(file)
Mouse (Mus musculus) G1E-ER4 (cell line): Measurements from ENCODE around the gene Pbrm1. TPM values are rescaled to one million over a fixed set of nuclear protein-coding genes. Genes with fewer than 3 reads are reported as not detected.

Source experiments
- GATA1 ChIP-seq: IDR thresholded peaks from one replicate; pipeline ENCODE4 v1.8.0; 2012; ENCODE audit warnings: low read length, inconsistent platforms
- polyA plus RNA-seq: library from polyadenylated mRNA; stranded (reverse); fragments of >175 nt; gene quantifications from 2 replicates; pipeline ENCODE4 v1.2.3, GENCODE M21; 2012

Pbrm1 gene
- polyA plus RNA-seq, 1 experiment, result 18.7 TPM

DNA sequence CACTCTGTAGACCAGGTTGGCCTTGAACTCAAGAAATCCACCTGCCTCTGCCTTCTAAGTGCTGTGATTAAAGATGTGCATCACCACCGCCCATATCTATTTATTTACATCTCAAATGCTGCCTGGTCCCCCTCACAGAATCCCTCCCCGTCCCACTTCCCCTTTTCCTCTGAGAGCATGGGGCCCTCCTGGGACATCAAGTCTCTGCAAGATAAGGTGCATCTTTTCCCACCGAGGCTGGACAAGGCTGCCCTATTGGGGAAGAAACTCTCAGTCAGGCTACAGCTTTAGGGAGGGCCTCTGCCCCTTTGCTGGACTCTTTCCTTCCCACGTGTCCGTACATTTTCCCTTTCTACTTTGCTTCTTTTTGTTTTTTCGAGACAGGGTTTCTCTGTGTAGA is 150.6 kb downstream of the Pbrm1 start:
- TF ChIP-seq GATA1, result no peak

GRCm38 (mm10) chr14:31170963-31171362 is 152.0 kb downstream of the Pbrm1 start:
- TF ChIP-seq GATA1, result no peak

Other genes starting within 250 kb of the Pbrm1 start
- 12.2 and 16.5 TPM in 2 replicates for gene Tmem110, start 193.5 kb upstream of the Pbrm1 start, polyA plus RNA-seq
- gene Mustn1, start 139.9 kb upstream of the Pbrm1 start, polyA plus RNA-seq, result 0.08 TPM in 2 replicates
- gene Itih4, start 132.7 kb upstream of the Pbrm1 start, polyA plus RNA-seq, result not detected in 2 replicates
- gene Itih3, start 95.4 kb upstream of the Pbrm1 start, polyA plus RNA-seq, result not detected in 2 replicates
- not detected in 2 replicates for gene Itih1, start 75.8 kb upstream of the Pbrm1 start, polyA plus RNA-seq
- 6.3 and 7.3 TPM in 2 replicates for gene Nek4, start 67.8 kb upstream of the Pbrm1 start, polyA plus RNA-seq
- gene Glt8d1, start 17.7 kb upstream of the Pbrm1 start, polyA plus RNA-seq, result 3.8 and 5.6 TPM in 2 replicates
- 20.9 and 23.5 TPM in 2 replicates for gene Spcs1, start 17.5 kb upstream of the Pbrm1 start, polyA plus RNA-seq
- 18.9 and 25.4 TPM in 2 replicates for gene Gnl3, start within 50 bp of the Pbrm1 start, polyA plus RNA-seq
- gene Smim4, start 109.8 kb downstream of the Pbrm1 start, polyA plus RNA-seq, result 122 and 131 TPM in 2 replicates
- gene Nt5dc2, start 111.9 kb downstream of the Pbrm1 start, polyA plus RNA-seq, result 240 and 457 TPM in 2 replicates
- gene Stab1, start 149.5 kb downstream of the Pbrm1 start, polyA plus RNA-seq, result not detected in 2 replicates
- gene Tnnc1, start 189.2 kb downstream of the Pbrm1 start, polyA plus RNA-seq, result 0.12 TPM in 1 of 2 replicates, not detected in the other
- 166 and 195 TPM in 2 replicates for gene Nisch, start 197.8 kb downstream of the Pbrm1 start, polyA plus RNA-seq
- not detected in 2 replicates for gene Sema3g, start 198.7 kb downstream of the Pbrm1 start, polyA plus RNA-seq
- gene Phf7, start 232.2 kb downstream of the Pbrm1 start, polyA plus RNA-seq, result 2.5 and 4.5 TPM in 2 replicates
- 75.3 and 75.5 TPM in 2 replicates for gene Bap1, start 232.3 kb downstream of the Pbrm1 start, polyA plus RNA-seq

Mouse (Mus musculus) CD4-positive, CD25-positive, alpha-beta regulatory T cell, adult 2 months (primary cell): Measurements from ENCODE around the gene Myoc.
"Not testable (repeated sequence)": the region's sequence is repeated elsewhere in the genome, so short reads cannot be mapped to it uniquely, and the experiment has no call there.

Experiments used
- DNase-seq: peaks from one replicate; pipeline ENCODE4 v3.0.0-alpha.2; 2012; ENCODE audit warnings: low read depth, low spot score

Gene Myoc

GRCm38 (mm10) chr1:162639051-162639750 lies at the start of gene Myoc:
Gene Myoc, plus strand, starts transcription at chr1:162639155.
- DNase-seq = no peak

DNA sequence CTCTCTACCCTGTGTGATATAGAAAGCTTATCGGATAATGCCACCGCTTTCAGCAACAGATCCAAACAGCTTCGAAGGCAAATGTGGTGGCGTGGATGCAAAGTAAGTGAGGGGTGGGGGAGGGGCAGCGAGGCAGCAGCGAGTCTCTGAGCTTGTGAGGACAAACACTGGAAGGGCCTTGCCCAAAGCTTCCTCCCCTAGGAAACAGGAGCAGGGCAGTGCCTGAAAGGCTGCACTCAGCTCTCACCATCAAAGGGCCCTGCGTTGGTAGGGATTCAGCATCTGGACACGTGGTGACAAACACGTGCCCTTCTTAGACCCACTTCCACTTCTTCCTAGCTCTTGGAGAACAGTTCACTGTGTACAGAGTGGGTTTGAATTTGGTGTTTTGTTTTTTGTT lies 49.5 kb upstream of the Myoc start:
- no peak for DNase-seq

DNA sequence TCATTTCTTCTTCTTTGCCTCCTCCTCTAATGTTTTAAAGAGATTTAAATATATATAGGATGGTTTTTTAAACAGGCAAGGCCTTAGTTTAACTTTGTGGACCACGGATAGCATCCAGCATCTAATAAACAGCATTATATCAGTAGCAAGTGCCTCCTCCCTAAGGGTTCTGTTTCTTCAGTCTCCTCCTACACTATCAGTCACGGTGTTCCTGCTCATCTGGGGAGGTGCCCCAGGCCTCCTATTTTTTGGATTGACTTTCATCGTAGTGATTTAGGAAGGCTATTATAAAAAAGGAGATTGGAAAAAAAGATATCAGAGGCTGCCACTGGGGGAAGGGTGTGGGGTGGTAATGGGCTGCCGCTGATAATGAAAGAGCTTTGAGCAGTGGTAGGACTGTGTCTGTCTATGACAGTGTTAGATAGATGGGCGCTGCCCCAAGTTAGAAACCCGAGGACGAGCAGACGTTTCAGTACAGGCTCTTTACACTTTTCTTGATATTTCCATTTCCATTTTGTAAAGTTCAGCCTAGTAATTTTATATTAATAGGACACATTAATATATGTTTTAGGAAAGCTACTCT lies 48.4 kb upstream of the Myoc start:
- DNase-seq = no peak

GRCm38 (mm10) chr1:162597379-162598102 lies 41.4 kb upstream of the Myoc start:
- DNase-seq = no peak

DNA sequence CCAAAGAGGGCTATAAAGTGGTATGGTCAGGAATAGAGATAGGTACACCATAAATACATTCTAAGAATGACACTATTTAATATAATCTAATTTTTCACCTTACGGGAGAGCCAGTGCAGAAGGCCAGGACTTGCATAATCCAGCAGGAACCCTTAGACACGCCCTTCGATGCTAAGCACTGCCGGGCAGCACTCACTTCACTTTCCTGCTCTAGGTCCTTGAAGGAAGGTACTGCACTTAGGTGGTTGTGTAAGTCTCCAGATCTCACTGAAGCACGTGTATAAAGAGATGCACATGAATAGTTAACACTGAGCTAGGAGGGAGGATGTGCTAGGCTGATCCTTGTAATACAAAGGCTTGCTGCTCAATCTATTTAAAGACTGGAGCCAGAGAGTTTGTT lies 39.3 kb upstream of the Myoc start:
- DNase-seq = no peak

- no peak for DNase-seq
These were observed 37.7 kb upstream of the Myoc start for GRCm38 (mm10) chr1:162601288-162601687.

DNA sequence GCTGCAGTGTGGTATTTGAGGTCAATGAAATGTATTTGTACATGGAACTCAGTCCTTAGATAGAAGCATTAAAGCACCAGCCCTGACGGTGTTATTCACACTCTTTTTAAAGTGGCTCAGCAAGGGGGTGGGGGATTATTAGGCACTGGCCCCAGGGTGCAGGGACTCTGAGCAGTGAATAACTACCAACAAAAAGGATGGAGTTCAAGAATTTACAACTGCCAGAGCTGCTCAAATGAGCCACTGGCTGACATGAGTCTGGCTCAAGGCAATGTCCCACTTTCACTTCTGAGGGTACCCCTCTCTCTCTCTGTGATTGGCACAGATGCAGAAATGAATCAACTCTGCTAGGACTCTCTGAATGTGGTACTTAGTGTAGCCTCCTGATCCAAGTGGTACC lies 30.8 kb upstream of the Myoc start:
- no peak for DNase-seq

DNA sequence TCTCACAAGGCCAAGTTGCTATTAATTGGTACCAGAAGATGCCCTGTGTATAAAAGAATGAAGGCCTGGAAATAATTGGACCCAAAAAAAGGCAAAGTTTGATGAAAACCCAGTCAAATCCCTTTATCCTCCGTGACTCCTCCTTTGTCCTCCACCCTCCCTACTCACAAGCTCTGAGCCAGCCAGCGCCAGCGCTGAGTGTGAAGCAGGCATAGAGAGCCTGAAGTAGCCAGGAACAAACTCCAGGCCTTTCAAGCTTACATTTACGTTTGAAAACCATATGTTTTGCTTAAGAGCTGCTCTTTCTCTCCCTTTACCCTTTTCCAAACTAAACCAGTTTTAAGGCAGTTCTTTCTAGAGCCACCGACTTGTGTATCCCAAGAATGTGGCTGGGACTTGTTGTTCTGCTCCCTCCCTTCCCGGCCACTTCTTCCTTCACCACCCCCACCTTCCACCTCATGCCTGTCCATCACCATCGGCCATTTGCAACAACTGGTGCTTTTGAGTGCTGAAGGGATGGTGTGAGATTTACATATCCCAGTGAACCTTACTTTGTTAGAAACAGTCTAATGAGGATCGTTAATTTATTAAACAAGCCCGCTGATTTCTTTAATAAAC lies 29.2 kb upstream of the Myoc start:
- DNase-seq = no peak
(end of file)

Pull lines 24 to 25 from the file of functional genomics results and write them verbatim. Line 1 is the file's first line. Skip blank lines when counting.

- gene Tnnc1, start 189.2 kb downstream of the Pbrm1 start, polyA plus RNA-seq, result 0.12 TPM in 1 of 2 replicates, not detected in the other
- 166 and 195 TPM in 2 replicates for gene Nisch, start 197.8 kb downstream of the Pbrm1 start, polyA plus RNA-seq